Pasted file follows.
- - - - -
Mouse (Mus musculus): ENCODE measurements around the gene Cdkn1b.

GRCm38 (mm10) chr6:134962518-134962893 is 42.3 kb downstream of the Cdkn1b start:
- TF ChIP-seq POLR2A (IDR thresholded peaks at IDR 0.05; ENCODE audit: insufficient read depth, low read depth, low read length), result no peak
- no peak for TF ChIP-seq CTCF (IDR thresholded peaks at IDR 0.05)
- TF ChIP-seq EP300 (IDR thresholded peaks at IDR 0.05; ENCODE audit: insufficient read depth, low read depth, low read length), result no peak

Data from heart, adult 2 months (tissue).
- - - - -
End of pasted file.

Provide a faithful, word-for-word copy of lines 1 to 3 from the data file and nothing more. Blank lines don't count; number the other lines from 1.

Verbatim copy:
Mouse (Mus musculus): ENCODE measurements around the gene Cdkn1b.

GRCm38 (mm10) chr6:134962518-134962893 is 42.3 kb downstream of the Cdkn1b start:
- TF ChIP-seq POLR2A (IDR thresholded peaks at IDR 0.05; ENCODE audit: insufficient read depth, low read depth, low read length), result no peak